Book Review: Chavs: The Demonization of The Working Class by Owen Jones

I had heard of the book Chavs: The Demonization of the Working Class by Owen Jones and was lucky enough to go see him speak at the Cambridge Festival of Ideas in 2013. I know I have a different interest in the way society works in the UK than the average person who will only be living here for 2-4 years but I thought I would tell you about this book anyway.

For this that do not know, chavs is a term that is often used to describe the types of people usually white lower or working class people that unfortunately that wear track suits and chains and other clothing usually displayed in American music videos.They are also usually also the people that get anti-social behavior order (ASBO) which is for being a nuisance.

Owen Jones is a political writer and he is a commuter for left-wing policies (way far more left than you will ever see in the US).

Chavs is a political book that goes through the issues that have come up after the closing of the mines in England and the society costs. While this might not be interesting to the common visitor, it is very important to understand because many Americans like Margaret Thatcher and are more prone to speak about their preference to the capitalist economic market. The people in the lower and working class are not usually fans of Margaret Thatcher as their communities have been left destitute and prone to unemployment because the industries that they used to work in have moved overseas and nothing has replaced them.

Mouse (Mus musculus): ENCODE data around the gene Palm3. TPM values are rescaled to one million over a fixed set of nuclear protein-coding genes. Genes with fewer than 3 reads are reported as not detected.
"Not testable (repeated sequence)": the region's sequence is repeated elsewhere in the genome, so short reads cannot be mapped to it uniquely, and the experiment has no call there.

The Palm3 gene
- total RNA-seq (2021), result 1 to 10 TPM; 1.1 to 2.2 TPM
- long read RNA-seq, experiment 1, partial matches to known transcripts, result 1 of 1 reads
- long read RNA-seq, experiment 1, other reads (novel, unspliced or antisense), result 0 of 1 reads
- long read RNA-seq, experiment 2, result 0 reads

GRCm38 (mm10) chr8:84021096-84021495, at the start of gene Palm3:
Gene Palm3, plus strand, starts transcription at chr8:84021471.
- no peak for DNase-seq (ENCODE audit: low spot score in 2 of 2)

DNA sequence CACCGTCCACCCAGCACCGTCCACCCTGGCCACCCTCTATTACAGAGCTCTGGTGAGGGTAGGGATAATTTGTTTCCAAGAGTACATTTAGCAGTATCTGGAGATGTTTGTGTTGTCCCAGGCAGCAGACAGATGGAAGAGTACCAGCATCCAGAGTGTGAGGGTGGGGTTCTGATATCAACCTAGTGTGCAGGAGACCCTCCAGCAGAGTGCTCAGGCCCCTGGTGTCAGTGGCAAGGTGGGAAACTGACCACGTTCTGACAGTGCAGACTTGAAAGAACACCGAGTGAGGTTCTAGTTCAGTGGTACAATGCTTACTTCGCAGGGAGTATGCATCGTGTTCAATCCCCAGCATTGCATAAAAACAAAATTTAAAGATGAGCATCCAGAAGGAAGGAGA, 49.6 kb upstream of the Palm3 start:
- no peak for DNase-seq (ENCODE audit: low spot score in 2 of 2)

The book itself gives great historical reference to why things are the way that they are today. I found it interesting that before Margaret Thatcher two out of every five people used to live in a council house and now its one in every ten. Also you hear about the closing of the mines and the miner strikes but the news never really covers how the people were affected and how that affects the country. I can also see similarities to industrial cities in the United States and the issues seen there today. It allowed me to understand a section of England that I could not find in one place like this book does.

If you like politics and history or want to understand how things work in another country read this book. It is an easy read but really gets to the point. but I am a fan of Owen Jones and follow his articles which can be fond in both The Guardian and The Independent. 

I just thought I would put it out there!

All the Best!

American to Britain